MIDDLEBURY, Ind. (AP) — Nearly 40 acres in northern Indiana that includes wooded wetlands that are home to wildlife and native plants have been acquired by a land trust for protection as a nature preserve.
The nonprofit ACRES Land Trust acquired the 38 acres along the Little Elkhart River thanks to a donation from Karen Wesdorp, whose father was vice president and general manager of Krider Nurseries, once was the largest mail-order nursery business in the U.S.
After Krider Nurseries closed in 1990, Karen Wesdorp purchased the nursery's growing field and surrounding woods and wetlands when she learned the land adjacent to where she grew up was at risk of being developed.
“It was always so beautiful to look out the windows of our house and see green space on both sides,” she said.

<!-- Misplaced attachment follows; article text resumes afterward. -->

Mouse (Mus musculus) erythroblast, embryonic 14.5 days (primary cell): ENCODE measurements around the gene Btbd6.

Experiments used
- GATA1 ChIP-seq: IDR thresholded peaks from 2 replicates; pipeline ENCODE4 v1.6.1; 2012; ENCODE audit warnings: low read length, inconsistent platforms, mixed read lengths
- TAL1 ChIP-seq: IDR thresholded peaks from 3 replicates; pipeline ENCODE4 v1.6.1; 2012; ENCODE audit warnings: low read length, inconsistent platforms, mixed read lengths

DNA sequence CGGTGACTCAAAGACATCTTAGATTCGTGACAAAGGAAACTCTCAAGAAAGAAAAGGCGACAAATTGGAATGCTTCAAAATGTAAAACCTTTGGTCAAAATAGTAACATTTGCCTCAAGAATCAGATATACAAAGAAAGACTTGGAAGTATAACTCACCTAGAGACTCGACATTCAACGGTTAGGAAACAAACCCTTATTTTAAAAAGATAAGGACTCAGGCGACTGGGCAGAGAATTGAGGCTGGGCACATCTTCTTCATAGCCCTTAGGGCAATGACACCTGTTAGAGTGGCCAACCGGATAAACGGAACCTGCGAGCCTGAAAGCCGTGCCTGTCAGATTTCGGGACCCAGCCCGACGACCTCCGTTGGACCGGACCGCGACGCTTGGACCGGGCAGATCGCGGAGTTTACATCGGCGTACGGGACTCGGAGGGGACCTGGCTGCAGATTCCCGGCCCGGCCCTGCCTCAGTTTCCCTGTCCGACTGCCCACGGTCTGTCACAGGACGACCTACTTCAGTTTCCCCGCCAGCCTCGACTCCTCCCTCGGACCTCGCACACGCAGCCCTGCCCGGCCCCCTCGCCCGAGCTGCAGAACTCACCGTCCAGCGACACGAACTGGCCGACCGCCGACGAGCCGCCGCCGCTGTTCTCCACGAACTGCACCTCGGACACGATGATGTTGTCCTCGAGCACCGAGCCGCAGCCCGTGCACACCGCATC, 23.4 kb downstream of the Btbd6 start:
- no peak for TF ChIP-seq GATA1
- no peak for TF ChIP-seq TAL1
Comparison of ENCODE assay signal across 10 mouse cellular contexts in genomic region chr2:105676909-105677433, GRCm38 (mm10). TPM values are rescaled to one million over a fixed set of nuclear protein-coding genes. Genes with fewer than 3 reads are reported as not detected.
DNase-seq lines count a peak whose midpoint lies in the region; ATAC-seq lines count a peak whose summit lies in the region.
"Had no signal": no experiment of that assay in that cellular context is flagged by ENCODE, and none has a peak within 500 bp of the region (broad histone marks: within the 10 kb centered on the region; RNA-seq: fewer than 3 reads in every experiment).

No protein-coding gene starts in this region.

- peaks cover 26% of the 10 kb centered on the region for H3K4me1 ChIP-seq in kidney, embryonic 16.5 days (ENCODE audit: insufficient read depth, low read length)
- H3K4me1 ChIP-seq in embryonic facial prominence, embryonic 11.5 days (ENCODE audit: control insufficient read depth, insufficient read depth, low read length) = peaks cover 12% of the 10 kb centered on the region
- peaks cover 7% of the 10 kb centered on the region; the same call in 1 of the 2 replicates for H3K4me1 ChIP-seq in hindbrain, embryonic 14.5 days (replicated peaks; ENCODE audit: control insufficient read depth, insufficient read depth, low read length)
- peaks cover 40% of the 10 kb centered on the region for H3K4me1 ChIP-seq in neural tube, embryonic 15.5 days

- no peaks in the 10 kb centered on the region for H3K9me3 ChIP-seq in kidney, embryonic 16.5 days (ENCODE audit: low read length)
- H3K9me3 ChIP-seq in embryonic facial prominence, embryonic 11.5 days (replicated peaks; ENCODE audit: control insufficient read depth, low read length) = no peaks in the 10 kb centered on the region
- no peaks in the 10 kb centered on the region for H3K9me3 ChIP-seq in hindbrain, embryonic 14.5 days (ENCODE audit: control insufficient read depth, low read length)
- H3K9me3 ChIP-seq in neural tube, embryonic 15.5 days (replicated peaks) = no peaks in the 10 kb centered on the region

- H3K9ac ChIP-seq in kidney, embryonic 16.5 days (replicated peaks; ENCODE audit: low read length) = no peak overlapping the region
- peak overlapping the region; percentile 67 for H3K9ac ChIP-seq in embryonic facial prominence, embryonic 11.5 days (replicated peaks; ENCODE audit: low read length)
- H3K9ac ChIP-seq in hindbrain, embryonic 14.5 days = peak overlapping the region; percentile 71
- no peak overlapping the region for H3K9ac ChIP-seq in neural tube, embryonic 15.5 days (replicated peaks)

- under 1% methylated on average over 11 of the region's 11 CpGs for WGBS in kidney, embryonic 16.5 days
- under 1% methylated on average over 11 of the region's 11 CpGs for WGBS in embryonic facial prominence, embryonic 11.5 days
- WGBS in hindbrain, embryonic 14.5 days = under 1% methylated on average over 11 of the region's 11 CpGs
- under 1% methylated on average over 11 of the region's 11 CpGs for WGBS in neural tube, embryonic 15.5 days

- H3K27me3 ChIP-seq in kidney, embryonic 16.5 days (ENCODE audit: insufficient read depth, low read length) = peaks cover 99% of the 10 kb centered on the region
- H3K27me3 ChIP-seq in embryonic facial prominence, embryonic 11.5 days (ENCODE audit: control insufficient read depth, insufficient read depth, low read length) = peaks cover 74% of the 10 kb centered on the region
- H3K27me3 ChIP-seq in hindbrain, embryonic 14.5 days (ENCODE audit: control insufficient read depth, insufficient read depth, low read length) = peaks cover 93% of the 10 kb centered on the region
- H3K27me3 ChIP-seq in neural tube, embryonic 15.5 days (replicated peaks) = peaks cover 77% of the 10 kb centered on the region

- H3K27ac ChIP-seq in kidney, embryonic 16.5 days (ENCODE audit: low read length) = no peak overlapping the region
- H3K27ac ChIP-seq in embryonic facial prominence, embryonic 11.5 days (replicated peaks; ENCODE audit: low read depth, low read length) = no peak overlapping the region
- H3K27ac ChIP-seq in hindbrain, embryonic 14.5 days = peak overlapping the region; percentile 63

The site is now protected from development and has been named the Wesdorp Nature Preserve, The Elkhart Truth reported. It's located near Middlebury, a town about 30 miles (48 kilometers) east of South Bend.
The preserve protects farmland and a diverse forested wetland in part of the river's floodplain, providing habitat for wildlife and native plants like blue flag iris and green dragon, said Jason Kissel, ACRES executive director.
“The upland areas had high development pressure; now its future is a natural system rather than the next subdivision," Kissel said in a statement.
Wesdorp Nature Preserve is closed to the public. But the preserve is along the Pumpkinvine Nature Trail, where trail users can admire the property’s beauty from the trail and bridge overlook.
Kissel said he hopes that proximity will introduce new people to ACRES Land Trust and inspire them to get involved with the nonprofit.